Welcome to the 8th edition of Intraskope’s Spotlight Series featuring Prof. Matt Tidwell, a leading authority on crisis communications and reputation. With deep experience in strategic communications, marketing, branding, internal communications, crisis communications, higher education, Prof. Matt serves as the Assistant Dean at the School of Journalism and Mass Communications at the University of Kansas, US. He is also the co-host of the podcast Cultivated Marketer: https://www.cultivatedmarketer.com/episodes/. Prof. Matt, actively participates to raise the level of communication standards globally as a member of the International Executive Board for IABC (International Association of Business Communicators).
“Often, we think that there will be a rebound of its reputation when an organization does a good job with managing a crisis. While we do see a rebound, what’s interesting is it’s taking longer for it to happen. It is taking longer for organizations to recover. The reputation rankings are often not at the level that maybe organizations had prior to the crisis. That should be a message to all organizations that they need to take crisis communication and transparency seriously, or it will have huge implications,” says Prof. Matt.
About Intraskope’s Spotlight Series
In this series I interview key thought leaders on topics interrelated with internal communications such as culture, crisis, change, executive presence and leadership. The goal is to help unravel why they matter, what can leaders and communicators learn from experts and how we can put insights to practice. Watch these short interviews and get better at understanding these key topics and how you engage with internal communications.
- You did your thesis on crisis and reputation and are an expert in this space. What are the issues that organizations grapple with when it comes to crisis management?
I think there, there are two primarily that I see. One is a lack of preparedness, and you would think in this day and age that we would see organizations be completely crisis prepared but of course many times that’s not the case. Frankly for some larger organizations that I can think of, sadly, I’m not sure. We’ve often grappled with why that is, whether it’s just the organizational will and commitment, whether it is sort of the “bury your head in the sand” mentality? That certainly is a phenomenon. Again, we would think that there would be less but we still see it. So, I think lack of preparedness would be the first one. The second one that I would say is poor alignment. And many times, poor organization. So, the ownership for crisis communications might not necessarily rest in the communications department. Strangely, oftentimes we see it in other areas, which of course is an example of poor organization. And I say poor alignment because a lot of times, particularly in the last 20 years, ever since. Jim Collins graced us with Good to Great (the book), organizations have been very focused on their core purpose and on their values and so many of them in fact, went to great lengths to develop values programs. Oftentimes and I’ve studied this, you see poor alignment between an organization’s stated values in their crisis communications planning, you would think those two would be very closely attached. Many times, they aren’t. So, I think that there are definitely organizational alignment issues that also plague organizations in this field.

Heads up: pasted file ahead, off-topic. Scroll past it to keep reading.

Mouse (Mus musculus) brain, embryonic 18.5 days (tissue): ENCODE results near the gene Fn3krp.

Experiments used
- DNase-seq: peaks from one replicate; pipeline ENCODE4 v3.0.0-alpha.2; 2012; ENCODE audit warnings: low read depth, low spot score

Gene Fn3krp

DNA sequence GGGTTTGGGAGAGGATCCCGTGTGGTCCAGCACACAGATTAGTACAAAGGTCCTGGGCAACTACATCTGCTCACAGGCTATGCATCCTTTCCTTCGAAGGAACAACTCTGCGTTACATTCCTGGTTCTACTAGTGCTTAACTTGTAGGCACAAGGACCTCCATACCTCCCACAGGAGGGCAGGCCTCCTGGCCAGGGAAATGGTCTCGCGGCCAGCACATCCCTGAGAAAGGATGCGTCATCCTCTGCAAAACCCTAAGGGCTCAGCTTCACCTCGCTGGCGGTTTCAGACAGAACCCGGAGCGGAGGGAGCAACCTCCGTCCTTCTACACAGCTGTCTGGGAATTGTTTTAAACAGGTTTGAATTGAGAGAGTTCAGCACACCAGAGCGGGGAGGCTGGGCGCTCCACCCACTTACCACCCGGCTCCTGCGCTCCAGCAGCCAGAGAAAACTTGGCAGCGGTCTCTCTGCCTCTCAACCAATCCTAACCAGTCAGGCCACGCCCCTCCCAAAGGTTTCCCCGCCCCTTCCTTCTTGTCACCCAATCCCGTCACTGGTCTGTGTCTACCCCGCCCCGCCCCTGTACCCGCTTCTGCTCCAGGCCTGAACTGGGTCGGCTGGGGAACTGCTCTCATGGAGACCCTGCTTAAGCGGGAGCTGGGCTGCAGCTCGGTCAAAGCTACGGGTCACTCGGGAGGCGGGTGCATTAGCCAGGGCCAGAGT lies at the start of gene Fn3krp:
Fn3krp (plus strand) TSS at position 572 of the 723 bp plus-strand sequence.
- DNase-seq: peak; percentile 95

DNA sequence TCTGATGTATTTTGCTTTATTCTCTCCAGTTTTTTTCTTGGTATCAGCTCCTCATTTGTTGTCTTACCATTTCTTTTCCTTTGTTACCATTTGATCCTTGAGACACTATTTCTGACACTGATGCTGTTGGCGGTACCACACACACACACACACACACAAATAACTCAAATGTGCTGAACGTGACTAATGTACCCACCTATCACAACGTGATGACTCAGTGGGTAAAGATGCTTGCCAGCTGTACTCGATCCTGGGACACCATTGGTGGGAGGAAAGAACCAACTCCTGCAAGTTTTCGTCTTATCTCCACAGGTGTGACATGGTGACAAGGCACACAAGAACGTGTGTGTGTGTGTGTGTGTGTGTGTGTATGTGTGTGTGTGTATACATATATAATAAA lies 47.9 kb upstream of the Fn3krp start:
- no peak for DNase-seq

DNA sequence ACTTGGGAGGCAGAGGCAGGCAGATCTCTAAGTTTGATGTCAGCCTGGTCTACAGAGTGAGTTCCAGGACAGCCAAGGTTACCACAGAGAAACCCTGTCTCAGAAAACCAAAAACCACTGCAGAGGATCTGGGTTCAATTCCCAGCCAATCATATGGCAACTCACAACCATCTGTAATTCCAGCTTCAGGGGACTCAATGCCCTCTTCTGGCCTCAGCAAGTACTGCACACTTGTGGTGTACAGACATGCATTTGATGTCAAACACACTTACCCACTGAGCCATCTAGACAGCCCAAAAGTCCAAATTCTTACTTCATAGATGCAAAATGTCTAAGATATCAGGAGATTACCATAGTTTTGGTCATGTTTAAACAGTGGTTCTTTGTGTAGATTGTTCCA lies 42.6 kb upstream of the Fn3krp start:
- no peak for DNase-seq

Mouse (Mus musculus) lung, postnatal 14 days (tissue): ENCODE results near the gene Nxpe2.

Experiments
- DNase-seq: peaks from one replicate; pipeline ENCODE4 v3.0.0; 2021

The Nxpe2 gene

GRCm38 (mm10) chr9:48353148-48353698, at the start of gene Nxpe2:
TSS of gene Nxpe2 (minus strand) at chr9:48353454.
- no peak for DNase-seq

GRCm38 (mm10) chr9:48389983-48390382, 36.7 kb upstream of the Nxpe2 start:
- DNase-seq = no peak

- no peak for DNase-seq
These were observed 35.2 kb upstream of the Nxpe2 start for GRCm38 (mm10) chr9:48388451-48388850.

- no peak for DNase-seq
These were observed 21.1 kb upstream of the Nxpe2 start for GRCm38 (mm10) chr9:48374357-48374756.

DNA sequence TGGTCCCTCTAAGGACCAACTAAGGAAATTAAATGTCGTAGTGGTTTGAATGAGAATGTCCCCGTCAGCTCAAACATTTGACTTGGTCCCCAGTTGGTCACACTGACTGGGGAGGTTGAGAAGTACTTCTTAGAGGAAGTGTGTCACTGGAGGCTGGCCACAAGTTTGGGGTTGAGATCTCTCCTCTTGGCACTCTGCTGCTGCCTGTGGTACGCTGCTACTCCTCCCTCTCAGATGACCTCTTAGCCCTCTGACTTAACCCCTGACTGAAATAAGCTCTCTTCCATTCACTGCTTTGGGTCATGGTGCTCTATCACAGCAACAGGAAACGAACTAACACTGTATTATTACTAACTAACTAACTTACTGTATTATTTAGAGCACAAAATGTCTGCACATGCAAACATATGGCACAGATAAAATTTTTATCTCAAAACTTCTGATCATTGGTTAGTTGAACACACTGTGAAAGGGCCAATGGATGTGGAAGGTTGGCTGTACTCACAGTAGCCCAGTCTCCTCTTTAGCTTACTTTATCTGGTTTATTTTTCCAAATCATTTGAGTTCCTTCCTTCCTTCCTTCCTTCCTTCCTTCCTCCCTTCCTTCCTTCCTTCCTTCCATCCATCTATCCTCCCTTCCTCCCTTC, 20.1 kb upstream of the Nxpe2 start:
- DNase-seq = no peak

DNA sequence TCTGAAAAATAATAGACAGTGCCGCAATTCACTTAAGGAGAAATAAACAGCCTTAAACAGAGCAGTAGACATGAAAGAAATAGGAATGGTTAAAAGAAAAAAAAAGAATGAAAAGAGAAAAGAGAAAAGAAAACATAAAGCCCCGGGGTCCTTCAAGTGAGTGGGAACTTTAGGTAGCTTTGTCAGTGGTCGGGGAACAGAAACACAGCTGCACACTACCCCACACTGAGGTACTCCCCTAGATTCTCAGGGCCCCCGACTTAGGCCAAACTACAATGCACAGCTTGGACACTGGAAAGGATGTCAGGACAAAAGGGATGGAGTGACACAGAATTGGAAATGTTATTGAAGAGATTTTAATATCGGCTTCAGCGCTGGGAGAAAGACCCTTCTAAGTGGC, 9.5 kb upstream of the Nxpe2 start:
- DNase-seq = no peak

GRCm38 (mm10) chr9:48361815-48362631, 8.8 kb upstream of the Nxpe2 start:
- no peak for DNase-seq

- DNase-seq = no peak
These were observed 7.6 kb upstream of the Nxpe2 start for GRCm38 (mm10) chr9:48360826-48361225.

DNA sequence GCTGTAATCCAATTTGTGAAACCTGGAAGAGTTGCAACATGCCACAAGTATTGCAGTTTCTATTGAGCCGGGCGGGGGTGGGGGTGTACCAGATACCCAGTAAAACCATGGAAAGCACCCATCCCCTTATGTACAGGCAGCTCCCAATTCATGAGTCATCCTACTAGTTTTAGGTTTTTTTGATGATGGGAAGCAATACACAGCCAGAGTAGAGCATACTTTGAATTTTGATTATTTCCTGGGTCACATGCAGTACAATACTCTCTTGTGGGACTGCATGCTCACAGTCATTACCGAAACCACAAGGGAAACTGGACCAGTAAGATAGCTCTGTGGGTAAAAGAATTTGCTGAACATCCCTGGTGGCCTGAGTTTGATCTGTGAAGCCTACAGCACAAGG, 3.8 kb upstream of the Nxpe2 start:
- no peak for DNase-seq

2. How important is internal communications in managing crises and what must organizations do to take employees along during a crisis?
Such a great question because it absolutely has vaulted into much more prominence than it was certainly when I broke into the business 25 years ago or so. Employees have risen steadily up the stakeholder ranking. At the end, it used to be that employees were somewhere you know down there were almost an afterthought. Frankly, in many organizations and typically if you look back to the 60s and 70s, the kind of the Mad Men era – what we’re seeing now is that they recognize that investing in proper internal communications is important. So, employees have nearly a large stake in the organization, but they have a large role to play. When we are facing issues and crises – I can remember working for a large energy company in my organization and in the community, we went through a situation where we raised our customer rates that they were paying for their electricity, three times in the span of about three years. That was an issue for us to manage. It didn’t always rise to a crisis but certainly was an issue. And so we relied heavily on our employees to be out as ambassadors in the community to explain why we were taking these actions. The community was growing, we needed to invest, we were building out downtown, and so that took lots of infrastructure and electricity and investment which was good for the community, but of course that has a cost as well. And so it was important for us to educate employees as to why we were taking those actions and so I think any good organization would absolutely bring their employees into the tent, and have them help with issues and crisis management communications whenever they want.
3. What is the impact to an organization’s brand and reputation in relation to crisis communications?